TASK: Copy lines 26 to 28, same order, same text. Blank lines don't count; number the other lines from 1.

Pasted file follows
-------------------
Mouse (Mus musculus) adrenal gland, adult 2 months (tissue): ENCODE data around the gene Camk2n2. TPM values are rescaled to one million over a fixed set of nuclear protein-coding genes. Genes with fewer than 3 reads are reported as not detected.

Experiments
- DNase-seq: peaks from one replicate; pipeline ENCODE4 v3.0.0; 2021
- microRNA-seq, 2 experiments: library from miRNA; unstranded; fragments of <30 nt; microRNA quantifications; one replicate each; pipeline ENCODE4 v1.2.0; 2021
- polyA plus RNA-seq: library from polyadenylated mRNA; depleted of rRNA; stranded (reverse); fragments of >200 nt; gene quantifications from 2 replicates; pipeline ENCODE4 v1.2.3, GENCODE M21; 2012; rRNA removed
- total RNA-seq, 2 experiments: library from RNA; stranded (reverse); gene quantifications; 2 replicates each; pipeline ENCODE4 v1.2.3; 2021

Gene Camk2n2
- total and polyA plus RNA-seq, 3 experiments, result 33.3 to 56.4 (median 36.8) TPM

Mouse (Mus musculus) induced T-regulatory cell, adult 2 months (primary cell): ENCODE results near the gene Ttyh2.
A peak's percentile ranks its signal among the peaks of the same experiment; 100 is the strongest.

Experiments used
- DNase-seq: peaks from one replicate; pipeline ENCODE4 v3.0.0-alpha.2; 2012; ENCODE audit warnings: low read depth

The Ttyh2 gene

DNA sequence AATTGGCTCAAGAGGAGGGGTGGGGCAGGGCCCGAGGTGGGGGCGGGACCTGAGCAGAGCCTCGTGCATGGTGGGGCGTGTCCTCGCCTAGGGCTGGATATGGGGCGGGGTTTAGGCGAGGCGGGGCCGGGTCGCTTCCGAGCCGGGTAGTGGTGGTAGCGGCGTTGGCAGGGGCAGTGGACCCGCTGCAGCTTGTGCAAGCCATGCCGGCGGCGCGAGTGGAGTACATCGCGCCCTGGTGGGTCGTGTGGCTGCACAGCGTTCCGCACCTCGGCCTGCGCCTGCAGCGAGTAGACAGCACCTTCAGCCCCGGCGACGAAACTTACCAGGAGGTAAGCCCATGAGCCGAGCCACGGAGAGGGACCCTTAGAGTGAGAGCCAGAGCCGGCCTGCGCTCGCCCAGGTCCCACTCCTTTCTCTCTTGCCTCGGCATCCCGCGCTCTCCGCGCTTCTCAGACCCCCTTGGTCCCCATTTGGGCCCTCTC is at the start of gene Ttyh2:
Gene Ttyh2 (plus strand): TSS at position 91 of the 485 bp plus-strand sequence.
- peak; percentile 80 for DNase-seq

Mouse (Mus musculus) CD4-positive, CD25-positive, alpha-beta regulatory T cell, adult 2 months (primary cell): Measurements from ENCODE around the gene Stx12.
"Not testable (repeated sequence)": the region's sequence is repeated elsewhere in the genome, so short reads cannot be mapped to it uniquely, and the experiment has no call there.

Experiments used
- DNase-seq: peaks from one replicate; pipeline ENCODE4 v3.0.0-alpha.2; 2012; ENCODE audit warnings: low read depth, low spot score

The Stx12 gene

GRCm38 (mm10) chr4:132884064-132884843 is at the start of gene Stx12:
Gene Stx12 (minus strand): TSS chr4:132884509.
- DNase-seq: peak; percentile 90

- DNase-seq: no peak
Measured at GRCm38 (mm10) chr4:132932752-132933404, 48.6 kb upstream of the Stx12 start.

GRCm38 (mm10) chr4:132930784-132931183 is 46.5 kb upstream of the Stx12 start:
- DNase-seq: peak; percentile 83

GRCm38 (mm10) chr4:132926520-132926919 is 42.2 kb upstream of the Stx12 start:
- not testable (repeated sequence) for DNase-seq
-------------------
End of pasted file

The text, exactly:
Measured at GRCm38 (mm10) chr4:132932752-132933404, 48.6 kb upstream of the Stx12 start.

GRCm38 (mm10) chr4:132930784-132931183 is 46.5 kb upstream of the Stx12 start:
- DNase-seq: peak; percentile 83